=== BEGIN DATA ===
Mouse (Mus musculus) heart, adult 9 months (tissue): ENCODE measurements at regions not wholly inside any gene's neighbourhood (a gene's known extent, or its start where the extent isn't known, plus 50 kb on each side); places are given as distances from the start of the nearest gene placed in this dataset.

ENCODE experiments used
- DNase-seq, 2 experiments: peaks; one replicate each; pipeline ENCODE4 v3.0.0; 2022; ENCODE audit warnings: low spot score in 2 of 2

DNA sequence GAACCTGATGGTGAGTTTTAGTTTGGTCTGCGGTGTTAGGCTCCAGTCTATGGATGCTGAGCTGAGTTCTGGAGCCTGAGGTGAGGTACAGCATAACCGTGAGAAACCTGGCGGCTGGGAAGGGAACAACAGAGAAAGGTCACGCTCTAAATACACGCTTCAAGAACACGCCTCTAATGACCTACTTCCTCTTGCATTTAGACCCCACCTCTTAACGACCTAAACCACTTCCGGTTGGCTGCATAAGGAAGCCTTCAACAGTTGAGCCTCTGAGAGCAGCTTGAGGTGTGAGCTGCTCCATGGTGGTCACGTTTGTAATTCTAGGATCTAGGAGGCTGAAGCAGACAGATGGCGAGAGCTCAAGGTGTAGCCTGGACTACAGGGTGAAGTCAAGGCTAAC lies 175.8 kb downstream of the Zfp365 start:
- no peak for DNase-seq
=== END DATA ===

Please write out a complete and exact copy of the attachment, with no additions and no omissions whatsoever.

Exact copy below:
Mouse (Mus musculus) heart, adult 9 months (tissue): ENCODE measurements at regions not wholly inside any gene's neighbourhood (a gene's known extent, or its start where the extent isn't known, plus 50 kb on each side); places are given as distances from the start of the nearest gene placed in this dataset.

ENCODE experiments used
- DNase-seq, 2 experiments: peaks; one replicate each; pipeline ENCODE4 v3.0.0; 2022; ENCODE audit warnings: low spot score in 2 of 2

DNA sequence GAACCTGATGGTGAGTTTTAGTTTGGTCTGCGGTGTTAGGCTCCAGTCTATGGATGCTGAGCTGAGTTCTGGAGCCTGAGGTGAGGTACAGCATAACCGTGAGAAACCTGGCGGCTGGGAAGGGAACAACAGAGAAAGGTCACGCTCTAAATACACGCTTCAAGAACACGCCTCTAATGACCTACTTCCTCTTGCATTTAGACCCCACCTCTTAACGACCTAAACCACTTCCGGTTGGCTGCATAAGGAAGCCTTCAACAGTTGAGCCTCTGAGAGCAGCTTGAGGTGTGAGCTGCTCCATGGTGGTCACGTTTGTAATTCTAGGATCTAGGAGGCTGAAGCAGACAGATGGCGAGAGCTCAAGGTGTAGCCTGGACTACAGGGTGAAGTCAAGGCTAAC lies 175.8 kb downstream of the Zfp365 start:
- no peak for DNase-seq